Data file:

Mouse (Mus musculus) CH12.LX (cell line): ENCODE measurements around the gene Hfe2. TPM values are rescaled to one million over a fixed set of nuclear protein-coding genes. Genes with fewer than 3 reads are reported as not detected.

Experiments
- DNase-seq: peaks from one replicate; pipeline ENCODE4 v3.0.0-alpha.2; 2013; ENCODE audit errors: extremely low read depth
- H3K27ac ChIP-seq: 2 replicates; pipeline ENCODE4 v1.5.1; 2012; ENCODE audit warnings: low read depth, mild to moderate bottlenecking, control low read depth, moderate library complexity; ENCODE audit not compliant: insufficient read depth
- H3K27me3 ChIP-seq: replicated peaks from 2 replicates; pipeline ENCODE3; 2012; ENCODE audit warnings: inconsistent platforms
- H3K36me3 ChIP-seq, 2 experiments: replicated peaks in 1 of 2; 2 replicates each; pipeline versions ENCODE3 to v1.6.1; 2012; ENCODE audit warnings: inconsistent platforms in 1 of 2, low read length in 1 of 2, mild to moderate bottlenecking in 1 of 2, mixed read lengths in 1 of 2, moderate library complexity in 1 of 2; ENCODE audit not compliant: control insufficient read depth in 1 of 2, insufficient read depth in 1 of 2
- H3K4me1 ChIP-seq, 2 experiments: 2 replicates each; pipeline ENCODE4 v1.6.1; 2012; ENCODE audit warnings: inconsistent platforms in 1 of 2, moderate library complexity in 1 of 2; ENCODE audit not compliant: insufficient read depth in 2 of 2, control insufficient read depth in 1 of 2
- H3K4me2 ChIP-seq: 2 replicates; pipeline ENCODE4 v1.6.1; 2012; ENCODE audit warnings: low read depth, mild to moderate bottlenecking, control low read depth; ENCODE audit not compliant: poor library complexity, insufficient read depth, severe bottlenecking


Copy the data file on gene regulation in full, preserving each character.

Mouse (Mus musculus) CH12.LX (cell line): ENCODE measurements around the gene Hfe2. TPM values are rescaled to one million over a fixed set of nuclear protein-coding genes. Genes with fewer than 3 reads are reported as not detected.

Experiments
- DNase-seq: peaks from one replicate; pipeline ENCODE4 v3.0.0-alpha.2; 2013; ENCODE audit errors: extremely low read depth
- H3K27ac ChIP-seq: 2 replicates; pipeline ENCODE4 v1.5.1; 2012; ENCODE audit warnings: low read depth, mild to moderate bottlenecking, control low read depth, moderate library complexity; ENCODE audit not compliant: insufficient read depth
- H3K27me3 ChIP-seq: replicated peaks from 2 replicates; pipeline ENCODE3; 2012; ENCODE audit warnings: inconsistent platforms
- H3K36me3 ChIP-seq, 2 experiments: replicated peaks in 1 of 2; 2 replicates each; pipeline versions ENCODE3 to v1.6.1; 2012; ENCODE audit warnings: inconsistent platforms in 1 of 2, low read length in 1 of 2, mild to moderate bottlenecking in 1 of 2, mixed read lengths in 1 of 2, moderate library complexity in 1 of 2; ENCODE audit not compliant: control insufficient read depth in 1 of 2, insufficient read depth in 1 of 2
- H3K4me1 ChIP-seq, 2 experiments: 2 replicates each; pipeline ENCODE4 v1.6.1; 2012; ENCODE audit warnings: inconsistent platforms in 1 of 2, moderate library complexity in 1 of 2; ENCODE audit not compliant: insufficient read depth in 2 of 2, control insufficient read depth in 1 of 2
- H3K4me2 ChIP-seq: 2 replicates; pipeline ENCODE4 v1.6.1; 2012; ENCODE audit warnings: low read depth, mild to moderate bottlenecking, control low read depth; ENCODE audit not compliant: poor library complexity, insufficient read depth, severe bottlenecking